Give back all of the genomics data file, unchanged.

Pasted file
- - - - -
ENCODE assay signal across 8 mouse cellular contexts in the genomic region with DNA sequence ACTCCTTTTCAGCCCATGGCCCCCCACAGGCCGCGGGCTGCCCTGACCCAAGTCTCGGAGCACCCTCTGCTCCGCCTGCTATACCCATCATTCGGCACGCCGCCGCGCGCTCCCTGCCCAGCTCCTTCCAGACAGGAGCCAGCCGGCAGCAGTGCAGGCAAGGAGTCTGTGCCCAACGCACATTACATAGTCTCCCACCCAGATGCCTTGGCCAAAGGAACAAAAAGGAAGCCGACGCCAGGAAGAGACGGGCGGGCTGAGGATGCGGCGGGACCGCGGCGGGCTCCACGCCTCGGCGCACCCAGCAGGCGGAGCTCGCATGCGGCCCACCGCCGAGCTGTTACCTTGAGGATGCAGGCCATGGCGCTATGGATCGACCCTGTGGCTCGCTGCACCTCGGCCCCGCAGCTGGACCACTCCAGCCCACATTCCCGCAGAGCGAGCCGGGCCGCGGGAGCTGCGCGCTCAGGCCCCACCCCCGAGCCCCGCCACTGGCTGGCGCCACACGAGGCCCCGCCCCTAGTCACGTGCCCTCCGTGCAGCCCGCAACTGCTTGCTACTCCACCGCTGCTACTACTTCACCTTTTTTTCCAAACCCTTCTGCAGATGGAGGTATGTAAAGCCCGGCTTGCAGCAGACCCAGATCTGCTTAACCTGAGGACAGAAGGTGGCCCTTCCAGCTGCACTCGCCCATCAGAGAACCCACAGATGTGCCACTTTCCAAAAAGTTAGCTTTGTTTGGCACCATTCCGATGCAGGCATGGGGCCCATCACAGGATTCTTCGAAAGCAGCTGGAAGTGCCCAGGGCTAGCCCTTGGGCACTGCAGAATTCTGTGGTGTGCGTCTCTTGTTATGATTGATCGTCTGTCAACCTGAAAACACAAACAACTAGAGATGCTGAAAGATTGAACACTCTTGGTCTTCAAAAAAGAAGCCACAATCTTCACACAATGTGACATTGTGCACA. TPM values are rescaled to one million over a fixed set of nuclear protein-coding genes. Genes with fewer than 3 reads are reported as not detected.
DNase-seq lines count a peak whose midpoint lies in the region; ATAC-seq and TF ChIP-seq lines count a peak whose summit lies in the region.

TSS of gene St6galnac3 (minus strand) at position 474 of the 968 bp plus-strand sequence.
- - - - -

ENCODE assay signal across 8 mouse cellular contexts in the genomic region with DNA sequence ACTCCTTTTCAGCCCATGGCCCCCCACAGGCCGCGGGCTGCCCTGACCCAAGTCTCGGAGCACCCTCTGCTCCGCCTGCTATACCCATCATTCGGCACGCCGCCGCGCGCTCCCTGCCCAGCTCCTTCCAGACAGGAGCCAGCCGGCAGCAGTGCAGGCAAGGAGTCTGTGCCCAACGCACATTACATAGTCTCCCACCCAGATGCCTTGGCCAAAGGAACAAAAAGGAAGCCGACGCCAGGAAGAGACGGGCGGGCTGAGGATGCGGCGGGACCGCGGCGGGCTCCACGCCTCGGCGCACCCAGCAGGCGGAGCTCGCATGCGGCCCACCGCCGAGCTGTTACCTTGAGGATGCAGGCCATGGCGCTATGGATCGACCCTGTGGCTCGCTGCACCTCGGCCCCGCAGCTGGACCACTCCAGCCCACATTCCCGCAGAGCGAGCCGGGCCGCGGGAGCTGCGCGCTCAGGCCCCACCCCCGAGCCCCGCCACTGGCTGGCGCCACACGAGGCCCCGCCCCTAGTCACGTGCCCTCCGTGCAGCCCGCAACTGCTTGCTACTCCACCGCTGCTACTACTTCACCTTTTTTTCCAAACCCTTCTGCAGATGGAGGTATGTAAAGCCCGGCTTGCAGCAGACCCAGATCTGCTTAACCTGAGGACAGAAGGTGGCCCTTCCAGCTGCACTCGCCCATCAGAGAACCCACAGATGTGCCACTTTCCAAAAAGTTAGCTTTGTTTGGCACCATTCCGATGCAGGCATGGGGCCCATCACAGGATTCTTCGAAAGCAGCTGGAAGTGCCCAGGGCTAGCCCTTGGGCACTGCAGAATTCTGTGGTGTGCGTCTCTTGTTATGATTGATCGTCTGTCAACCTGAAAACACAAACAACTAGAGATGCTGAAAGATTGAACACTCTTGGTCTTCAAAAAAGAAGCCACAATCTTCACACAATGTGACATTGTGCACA. TPM values are rescaled to one million over a fixed set of nuclear protein-coding genes. Genes with fewer than 3 reads are reported as not detected.
DNase-seq lines count a peak whose midpoint lies in the region; ATAC-seq and TF ChIP-seq lines count a peak whose summit lies in the region.

TSS of gene St6galnac3 (minus strand) at position 474 of the 968 bp plus-strand sequence.